Hancock wins 2nd place at Dawn or Doom

Hancock explains her poster at 2017 Dawn or Doom
Hancock explains her poster at
2017 Dawn or Doom
Hancock's 2017 Dawn or Doom Poster
Undergrad IE student Abigail Hancock’s poster recently won 2nd place at the 2017 Dawn or Doom Student Research Symposium at Purdue University.

Hancock, a member of Dr. Denny Yu's HEAL group, was part of a multi-disciplinary team from Purdue Industrial Engineering, Purdue College of Pharmacy, Fort Wayne Custom Rx, and William Henry Harrison High School. The team developed an interactive blood pressure device and protocol to educate people on the dangers of hypertension by providing a tangible model of the differences of pressure placed on the heart. They recruited random participants at health screening events through the American Pharmacists Assocation Academy of Student Pharmacists (APhA-ASP) and educated them about basic blood pressure readings, risk factors, complications, and options to improve health outcomes. The resulting research poster, "Novel Simulation of Controlled and Uncontrolled Blood Pressure Device", shows how the device was anecdotally effective in demonstrating the difference between healthy and unhealthy hearts, and that the program had a positive affect on heart education comprehension.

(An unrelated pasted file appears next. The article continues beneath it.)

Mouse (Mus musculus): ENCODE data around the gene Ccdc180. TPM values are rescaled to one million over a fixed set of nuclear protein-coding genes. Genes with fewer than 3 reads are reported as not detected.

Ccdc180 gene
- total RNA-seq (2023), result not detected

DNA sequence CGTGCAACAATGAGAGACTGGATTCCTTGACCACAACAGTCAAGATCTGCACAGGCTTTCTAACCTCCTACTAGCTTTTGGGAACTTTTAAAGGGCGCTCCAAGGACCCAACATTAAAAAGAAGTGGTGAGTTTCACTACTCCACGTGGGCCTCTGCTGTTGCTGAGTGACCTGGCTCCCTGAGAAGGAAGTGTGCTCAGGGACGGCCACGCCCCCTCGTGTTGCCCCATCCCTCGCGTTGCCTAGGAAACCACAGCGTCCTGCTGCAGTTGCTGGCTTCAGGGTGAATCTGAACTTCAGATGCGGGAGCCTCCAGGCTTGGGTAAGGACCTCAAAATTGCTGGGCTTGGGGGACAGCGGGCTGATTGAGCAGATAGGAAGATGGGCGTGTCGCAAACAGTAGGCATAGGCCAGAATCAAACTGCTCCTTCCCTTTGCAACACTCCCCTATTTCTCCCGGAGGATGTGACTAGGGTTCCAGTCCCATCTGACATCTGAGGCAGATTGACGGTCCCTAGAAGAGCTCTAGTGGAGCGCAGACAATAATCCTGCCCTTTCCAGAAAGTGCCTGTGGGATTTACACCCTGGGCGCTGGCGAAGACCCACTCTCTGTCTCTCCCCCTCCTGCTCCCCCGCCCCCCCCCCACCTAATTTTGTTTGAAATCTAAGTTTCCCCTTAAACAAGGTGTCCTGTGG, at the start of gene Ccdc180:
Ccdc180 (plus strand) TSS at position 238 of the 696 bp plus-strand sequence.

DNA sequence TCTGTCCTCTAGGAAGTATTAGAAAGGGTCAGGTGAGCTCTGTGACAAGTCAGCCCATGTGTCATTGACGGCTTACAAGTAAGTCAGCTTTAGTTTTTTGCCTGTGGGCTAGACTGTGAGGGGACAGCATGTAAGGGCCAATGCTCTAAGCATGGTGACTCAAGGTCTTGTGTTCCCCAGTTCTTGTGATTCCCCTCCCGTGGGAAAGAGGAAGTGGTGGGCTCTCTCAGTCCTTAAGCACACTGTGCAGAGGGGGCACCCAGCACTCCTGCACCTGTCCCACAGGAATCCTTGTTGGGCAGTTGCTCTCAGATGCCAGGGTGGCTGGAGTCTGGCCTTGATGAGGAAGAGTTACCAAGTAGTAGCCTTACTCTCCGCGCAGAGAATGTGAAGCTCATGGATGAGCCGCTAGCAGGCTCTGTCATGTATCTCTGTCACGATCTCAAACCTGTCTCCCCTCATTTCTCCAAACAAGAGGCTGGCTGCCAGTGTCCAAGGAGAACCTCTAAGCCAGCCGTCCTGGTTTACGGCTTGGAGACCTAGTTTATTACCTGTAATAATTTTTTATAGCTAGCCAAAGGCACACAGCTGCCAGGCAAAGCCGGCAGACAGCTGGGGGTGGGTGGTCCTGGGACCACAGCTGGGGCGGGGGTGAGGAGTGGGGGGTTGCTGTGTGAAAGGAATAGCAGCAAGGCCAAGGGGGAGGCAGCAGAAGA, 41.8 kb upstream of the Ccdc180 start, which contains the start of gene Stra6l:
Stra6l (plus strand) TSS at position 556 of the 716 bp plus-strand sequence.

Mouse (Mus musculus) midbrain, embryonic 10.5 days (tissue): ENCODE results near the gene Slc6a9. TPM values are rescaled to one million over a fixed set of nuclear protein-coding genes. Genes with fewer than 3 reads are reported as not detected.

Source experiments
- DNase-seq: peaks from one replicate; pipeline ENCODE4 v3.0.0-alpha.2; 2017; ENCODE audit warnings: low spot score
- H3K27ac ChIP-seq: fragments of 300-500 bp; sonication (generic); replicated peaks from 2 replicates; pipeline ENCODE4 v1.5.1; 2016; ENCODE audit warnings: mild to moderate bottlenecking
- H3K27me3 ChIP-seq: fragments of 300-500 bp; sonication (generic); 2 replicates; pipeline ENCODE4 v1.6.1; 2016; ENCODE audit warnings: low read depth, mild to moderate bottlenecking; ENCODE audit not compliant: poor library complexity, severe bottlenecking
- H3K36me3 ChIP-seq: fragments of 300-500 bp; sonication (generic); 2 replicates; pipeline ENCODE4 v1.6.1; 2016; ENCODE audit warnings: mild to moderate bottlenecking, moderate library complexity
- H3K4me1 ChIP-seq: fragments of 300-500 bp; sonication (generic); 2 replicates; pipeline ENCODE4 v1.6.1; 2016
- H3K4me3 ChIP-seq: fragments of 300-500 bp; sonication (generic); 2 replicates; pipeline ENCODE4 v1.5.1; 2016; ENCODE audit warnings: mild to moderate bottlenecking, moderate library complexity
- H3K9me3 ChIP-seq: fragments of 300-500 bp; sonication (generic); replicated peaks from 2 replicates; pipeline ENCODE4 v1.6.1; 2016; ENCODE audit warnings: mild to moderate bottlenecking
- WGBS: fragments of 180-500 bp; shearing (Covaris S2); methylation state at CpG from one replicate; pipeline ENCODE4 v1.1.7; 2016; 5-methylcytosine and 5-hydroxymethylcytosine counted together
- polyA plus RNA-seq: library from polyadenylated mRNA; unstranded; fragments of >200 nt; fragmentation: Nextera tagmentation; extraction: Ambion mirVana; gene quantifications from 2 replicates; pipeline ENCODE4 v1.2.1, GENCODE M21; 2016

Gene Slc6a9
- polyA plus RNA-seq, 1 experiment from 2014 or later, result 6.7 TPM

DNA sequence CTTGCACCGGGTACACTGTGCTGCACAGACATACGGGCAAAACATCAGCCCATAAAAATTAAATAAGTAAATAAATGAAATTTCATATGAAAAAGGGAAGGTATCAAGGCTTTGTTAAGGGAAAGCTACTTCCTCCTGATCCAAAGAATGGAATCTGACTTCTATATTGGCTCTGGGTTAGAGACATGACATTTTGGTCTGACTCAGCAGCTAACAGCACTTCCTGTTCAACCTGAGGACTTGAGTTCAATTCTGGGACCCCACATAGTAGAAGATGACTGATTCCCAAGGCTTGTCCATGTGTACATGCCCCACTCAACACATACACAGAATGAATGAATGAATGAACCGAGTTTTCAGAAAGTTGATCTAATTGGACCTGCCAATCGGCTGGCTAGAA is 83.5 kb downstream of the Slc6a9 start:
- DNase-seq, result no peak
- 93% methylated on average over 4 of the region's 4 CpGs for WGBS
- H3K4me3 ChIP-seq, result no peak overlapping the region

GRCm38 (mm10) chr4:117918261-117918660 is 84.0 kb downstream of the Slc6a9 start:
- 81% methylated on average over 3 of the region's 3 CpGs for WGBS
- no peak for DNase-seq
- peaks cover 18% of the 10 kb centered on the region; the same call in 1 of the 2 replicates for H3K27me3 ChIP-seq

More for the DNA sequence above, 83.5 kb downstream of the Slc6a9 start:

"By providing individuals with a tangible model of the heart's pumping process, the novel educational device has potential to enhance knowledge and empower patients with better understanding of concepts associated with hypertension," said Hancock.

The team hopes to continue future research with the Purdue College of Nursing. They plan to include items assessing the efficacy of education using the device and its effect on adherence to blood-pressure medications, and would also like to collaborate with the American Heart Association and offer the tool for use by other health educators

Poster summary: "One in three American adults (67 million people) suffer from high blood pressure, and approximately half of patients with hypertension have uncontrolled blood pressure costing about $46 billion annually for health care services, medications, and loss of productivity at work. Adherence to antihypertensives is generally poor and contributes to the number of patients not managing their high blood pressure. Educating patients about high blood pressure and the role that medications and lifestyle changes play is critical to improving patient understanding and management of high blood pressure."